In this blog post, I raise the question whether reflexivity and irony -- key philosophical virtues -- are also potential problems for managers wo must lead actual organizations.

Reflexivity and irony

To reflect is to ask why, to engage in reasoning where existing beliefs are used to justify or reject an action, a choice, a norm, a belief or an assumption. Philosophy has been and largely still is about reflecting on basic issue - why we consider something to be good, why we accept something to be true, and so forth. An intelligent individual reflects, an ignorant one accept the status quo without considering further reasons.

Richard Rorty, my favourite philosopher, has taken reflexivity to a point where most philosophers become uncomfortable. Namely, he convincingly argues that there can be no reason for a philosophical system that we can outright accept. There is no escaping language, in the sense that nothing but experience outside claims can underwrite our premises. With whatever philosophical standpoint we take, we ought to consider it with irony. This is a sense of irony that Rorty associates foremost with Nietzsche, the detached amusement towards the beliefs one accepts himself or herself. We may accept a certain outlook to life, but we must accept that there is no final unquestionable reason to do so (philosophy is in this sense no different from religion, it relies on belief).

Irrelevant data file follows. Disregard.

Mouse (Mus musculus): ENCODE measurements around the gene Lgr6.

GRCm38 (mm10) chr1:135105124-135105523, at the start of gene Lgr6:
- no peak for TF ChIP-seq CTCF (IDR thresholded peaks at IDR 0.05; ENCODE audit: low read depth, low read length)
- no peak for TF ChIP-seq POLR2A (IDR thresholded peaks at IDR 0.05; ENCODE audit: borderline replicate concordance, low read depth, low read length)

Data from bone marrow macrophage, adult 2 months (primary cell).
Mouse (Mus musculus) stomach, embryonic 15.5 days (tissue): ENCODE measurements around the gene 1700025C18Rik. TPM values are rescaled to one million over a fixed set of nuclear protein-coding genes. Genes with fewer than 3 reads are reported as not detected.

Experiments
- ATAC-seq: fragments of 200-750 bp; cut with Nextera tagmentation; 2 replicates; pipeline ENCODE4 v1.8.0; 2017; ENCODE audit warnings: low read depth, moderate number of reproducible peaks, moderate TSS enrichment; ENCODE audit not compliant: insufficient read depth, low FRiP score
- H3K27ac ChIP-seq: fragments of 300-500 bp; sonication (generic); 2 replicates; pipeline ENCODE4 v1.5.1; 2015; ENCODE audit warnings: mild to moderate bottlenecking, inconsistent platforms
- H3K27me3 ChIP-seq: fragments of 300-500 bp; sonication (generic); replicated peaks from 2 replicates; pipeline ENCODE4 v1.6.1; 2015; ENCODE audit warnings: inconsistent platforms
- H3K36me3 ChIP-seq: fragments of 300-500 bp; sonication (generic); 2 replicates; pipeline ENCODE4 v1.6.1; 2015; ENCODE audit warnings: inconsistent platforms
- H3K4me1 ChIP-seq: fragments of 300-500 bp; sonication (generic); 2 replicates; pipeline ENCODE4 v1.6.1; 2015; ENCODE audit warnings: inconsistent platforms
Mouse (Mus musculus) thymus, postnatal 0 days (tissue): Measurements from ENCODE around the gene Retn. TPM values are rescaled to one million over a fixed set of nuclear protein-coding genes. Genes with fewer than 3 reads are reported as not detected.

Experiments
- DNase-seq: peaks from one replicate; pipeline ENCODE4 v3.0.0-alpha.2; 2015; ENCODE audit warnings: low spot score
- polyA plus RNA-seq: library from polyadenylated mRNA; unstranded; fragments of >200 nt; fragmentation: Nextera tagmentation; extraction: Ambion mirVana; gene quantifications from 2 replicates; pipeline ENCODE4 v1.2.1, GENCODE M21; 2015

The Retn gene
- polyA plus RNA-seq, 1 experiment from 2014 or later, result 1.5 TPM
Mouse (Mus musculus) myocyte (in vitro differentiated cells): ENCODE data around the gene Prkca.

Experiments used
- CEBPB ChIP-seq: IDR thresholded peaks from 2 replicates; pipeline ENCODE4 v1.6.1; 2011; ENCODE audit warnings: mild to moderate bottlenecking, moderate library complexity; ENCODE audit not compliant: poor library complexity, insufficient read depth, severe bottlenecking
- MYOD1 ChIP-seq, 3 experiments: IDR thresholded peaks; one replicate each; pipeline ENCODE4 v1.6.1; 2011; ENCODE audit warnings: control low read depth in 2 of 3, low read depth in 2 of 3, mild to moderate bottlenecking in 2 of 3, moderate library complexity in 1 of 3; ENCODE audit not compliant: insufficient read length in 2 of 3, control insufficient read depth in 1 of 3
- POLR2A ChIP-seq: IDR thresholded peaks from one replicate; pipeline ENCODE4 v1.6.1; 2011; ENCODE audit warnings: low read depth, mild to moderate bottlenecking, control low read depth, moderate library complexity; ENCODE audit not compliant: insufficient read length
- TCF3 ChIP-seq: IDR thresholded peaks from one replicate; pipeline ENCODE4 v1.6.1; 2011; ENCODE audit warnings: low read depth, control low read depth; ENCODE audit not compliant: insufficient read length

Now, the view has not made Rorty very liked among many philosophers. Such is the burden of irony socially. Ironic approach to management studies is likewise warranted - does what we do make any difference? Are our papers really insightful? Has everything mostly not been said (and forgotten)? Are most approaches not only dogmatic continuations from commonsensical observations mystified by charismatic old men? Whatever the answers, these are worthy considerations. But don't expect them to be crowd pleasers on the cocktail event at a major conference.